SEC Alleges Violations of Mutual Fund Sales Practice Requirements, Sanctions Prudential Securities, Incorporated


Washington, D.C., July 10, 2003 -- The Securities and Exchange Commission today announced two enforcement actions - one settled and one unsettled - involving sales of mutual fund shares by Prudential Securities, Inc. (Prudential).

In the settled action, the Commission found that from 1998 to 2000 Prudential, a registered broker-dealer, had inadequate systems in place to effectively monitor and enforce its policies and procedures relating to sales of different classes of mutual funds. In resolving the matter, Prudential agreed, without admitting or denying the Commission's findings, to pay disgorgement and prejudgment interest totaling $82,000, which will be returned to investors harmed by the conduct described in the actions, and a civil penalty in the amount of $300,000. The respondents in the unsettled action are two former employees of Prudential.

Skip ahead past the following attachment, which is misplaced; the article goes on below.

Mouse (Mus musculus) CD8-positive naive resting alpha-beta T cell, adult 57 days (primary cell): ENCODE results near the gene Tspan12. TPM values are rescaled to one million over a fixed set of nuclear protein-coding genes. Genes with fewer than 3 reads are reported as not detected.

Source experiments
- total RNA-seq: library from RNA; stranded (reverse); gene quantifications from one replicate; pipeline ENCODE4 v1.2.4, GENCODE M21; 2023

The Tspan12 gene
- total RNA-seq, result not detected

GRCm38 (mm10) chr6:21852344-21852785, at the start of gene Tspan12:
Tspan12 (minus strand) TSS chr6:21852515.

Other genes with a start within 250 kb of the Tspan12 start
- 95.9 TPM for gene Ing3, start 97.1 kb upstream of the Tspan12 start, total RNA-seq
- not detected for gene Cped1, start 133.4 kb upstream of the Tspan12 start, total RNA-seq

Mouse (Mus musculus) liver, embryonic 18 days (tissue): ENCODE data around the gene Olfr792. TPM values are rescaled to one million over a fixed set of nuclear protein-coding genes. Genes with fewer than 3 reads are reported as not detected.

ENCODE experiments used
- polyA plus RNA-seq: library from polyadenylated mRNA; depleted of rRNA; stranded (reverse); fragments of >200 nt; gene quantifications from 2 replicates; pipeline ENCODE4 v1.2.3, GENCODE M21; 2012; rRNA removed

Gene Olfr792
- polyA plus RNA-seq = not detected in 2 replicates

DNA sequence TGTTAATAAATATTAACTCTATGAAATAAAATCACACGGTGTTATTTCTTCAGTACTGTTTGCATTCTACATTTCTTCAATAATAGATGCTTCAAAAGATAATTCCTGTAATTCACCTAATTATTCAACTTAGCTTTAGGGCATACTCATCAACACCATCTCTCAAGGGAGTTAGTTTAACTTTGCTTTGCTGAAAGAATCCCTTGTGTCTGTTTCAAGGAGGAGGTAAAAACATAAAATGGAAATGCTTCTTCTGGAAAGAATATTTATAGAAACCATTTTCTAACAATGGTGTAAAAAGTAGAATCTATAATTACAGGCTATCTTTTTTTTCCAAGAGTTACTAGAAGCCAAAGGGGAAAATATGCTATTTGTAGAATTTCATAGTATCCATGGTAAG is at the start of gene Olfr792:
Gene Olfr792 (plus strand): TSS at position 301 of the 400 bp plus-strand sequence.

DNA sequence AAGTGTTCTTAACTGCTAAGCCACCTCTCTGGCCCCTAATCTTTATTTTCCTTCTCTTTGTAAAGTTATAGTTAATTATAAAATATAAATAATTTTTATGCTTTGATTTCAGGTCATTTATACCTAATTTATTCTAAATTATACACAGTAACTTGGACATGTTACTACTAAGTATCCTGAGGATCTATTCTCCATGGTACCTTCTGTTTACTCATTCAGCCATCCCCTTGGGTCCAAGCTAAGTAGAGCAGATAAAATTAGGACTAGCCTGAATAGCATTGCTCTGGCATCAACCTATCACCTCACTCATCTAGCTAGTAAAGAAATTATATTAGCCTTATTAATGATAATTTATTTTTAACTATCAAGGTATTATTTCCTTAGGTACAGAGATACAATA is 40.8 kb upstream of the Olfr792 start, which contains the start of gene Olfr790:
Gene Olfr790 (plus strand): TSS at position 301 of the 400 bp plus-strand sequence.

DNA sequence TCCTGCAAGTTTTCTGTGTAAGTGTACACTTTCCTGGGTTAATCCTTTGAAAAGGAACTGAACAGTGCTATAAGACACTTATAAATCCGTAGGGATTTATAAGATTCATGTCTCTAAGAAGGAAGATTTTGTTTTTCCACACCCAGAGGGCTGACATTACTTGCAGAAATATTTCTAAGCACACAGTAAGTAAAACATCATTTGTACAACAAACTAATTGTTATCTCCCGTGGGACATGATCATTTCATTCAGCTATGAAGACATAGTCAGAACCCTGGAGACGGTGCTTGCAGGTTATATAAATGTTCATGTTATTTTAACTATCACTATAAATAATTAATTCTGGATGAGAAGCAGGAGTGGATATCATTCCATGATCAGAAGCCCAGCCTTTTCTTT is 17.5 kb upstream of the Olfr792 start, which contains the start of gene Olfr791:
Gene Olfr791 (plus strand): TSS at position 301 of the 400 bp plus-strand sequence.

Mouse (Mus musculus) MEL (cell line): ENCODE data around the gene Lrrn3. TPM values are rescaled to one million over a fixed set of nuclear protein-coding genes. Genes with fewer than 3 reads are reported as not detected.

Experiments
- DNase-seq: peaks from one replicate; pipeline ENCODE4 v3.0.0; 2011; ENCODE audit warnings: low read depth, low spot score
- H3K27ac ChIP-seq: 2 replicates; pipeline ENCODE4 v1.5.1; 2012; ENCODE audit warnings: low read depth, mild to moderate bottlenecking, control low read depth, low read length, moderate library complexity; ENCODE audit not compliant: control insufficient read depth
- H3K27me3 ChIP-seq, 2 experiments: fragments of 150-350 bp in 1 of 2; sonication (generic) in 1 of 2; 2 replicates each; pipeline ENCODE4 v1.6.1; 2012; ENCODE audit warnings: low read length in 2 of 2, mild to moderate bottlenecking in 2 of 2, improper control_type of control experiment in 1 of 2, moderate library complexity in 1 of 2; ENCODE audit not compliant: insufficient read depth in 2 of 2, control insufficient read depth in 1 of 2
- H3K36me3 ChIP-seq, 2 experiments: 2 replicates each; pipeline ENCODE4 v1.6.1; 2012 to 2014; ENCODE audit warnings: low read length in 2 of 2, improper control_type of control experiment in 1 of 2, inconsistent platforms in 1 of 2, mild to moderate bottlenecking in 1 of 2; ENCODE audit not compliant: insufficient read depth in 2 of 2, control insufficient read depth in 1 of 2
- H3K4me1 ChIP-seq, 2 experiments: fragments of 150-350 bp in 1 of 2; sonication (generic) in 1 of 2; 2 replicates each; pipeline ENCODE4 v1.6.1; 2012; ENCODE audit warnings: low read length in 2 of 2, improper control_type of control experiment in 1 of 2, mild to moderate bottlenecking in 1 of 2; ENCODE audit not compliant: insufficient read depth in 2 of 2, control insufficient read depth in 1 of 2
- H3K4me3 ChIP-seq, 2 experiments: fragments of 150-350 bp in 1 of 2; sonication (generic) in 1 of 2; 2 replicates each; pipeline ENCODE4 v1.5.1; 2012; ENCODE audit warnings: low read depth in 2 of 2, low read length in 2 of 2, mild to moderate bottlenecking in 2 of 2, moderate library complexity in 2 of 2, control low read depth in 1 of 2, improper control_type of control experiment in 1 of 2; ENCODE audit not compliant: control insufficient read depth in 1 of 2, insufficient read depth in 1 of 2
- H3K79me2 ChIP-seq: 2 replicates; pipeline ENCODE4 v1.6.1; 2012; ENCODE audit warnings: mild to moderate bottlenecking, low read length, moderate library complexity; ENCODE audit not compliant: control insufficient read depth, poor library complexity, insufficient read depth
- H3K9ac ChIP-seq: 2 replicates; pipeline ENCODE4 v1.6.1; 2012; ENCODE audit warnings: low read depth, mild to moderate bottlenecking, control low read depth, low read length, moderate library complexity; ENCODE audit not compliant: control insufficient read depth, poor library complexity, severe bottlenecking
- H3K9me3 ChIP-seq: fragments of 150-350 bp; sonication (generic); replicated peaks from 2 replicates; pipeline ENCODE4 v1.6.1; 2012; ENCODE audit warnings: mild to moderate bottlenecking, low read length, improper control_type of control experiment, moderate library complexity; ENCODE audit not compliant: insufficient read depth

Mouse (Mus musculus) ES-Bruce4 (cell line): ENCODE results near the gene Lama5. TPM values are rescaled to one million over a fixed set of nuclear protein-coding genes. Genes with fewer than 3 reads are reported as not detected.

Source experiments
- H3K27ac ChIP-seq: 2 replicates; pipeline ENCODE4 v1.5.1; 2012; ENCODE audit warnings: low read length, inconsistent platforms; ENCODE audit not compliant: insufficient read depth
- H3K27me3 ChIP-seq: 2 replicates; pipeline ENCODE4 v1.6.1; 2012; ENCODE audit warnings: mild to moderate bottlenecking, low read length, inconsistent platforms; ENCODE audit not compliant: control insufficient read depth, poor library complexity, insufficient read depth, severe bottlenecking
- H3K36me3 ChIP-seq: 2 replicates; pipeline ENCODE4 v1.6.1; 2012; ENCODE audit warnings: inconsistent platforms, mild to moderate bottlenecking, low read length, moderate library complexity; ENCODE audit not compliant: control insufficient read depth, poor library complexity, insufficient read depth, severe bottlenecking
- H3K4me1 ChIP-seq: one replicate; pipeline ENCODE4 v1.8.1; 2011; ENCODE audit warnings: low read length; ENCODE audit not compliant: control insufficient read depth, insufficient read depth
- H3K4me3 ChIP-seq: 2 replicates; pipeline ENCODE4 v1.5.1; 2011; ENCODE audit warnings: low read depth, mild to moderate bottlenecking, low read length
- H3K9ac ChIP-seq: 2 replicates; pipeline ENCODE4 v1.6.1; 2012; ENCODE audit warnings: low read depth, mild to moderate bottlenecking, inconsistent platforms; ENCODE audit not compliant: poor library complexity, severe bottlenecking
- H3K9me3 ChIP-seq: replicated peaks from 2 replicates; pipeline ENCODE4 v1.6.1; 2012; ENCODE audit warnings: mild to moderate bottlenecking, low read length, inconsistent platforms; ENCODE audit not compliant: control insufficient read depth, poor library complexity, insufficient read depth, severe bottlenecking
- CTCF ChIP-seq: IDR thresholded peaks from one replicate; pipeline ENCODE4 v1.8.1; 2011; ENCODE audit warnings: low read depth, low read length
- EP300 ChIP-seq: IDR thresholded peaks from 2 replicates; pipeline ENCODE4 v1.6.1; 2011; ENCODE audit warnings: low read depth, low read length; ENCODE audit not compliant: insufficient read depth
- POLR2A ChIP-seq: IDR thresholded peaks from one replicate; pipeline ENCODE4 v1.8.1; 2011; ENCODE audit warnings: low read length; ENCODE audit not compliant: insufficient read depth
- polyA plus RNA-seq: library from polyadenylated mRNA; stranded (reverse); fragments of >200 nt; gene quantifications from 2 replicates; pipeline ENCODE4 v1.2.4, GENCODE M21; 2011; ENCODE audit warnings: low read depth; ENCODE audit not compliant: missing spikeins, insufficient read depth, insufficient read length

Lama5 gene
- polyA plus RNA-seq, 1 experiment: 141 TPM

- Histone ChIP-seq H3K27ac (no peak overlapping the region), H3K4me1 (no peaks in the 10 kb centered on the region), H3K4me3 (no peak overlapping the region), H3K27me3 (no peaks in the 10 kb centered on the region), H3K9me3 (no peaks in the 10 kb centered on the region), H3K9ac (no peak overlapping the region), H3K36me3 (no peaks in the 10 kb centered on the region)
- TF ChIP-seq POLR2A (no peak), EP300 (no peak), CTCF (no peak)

In multi-class mutual funds, the primary differences among the classes of shares are the type and amount of fees charged to investors. In today's actions, the SEC's Division of Enforcement alleges that a former Prudential registered representative sold Class "B" shares to his customers, while failing to disclose that if they purchased Class "A" shares, they were eligible for breakpoint discounts based on the size of their mutual fund purchases. The Division further alleges that the respondents stood to make more money through sales of Class B shares than they would from sales of Class A shares. Mutual fund breakpoints are sales charge discounts available to customers who purchase large amounts of certain classes of shares in mutual funds that charge commissions.

"Mutual fund offerings have diversified with the industry's dramatic growth," said Stephen M. Cutler, Director of the SEC's Division of Enforcement, "Unfortunately, in some circumstances, abusive sales practices have accompanied the increasing sales of the various classes of mutual fund shares. Brokerage firms have a duty to ensure that the information they give their customers about different classes of mutual fund shares is complete and accurate, and that their recommendations are made for the benefit of customers, not themselves."